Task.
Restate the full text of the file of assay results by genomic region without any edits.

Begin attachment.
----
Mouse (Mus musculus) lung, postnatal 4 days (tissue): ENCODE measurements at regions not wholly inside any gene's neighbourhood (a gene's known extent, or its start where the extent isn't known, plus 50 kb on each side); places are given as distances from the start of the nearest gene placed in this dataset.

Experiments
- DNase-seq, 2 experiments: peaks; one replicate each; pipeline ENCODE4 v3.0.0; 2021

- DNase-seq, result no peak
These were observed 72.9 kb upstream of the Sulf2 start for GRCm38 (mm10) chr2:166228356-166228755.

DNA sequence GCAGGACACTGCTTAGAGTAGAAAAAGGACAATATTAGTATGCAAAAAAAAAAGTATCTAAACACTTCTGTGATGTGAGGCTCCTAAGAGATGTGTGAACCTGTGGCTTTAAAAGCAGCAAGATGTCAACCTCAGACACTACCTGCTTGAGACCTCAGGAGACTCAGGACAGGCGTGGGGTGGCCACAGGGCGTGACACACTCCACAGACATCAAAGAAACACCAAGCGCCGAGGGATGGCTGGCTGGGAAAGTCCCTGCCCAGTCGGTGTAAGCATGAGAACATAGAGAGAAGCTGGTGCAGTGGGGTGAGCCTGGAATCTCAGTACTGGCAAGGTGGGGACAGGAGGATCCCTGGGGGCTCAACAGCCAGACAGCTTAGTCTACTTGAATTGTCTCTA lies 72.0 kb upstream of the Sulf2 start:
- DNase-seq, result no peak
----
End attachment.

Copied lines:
Mouse (Mus musculus) lung, postnatal 4 days (tissue): ENCODE measurements at regions not wholly inside any gene's neighbourhood (a gene's known extent, or its start where the extent isn't known, plus 50 kb on each side); places are given as distances from the start of the nearest gene placed in this dataset.

Experiments
- DNase-seq, 2 experiments: peaks; one replicate each; pipeline ENCODE4 v3.0.0; 2021

- DNase-seq, result no peak
These were observed 72.9 kb upstream of the Sulf2 start for GRCm38 (mm10) chr2:166228356-166228755.

DNA sequence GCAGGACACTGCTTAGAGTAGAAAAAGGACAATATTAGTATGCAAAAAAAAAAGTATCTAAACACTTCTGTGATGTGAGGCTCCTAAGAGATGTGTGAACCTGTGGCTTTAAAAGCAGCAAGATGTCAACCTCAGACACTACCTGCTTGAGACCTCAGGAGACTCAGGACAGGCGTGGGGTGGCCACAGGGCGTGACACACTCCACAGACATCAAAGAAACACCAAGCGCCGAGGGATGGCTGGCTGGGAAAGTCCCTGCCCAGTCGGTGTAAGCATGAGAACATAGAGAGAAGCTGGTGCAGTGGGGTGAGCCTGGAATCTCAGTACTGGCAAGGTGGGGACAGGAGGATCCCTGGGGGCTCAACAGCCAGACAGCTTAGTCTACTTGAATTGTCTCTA lies 72.0 kb upstream of the Sulf2 start:
- DNase-seq, result no peak